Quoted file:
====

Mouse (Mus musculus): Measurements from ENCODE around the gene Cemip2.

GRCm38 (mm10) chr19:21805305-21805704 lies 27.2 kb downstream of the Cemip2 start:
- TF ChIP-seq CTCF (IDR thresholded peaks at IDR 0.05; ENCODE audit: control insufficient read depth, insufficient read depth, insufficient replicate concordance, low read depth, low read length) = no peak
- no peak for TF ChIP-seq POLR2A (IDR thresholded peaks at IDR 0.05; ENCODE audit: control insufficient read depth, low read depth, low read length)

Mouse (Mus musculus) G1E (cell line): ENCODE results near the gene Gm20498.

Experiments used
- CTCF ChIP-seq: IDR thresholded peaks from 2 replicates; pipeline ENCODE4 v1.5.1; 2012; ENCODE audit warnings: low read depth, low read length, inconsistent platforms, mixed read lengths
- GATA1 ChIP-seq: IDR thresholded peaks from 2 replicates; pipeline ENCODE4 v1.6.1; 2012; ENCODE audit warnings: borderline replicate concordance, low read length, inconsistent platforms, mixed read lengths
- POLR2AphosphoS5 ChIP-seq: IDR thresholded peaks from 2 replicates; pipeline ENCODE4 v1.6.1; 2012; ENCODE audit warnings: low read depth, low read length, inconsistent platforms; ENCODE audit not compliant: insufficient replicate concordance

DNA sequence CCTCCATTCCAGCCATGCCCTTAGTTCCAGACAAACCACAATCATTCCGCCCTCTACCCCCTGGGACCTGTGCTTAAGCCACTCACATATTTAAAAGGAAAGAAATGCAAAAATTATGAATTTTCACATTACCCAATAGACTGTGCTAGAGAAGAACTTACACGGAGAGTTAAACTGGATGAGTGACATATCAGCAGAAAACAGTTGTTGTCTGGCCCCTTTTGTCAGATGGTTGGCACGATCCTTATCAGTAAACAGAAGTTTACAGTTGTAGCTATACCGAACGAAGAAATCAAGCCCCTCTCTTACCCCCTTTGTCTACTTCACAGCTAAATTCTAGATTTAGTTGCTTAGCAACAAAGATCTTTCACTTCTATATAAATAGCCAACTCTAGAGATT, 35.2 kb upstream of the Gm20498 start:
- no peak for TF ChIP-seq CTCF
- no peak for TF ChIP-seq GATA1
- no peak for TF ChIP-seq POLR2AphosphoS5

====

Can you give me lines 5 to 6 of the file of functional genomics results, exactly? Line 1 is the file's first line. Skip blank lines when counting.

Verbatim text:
Mouse (Mus musculus) G1E (cell line): ENCODE results near the gene Gm20498.

Experiments used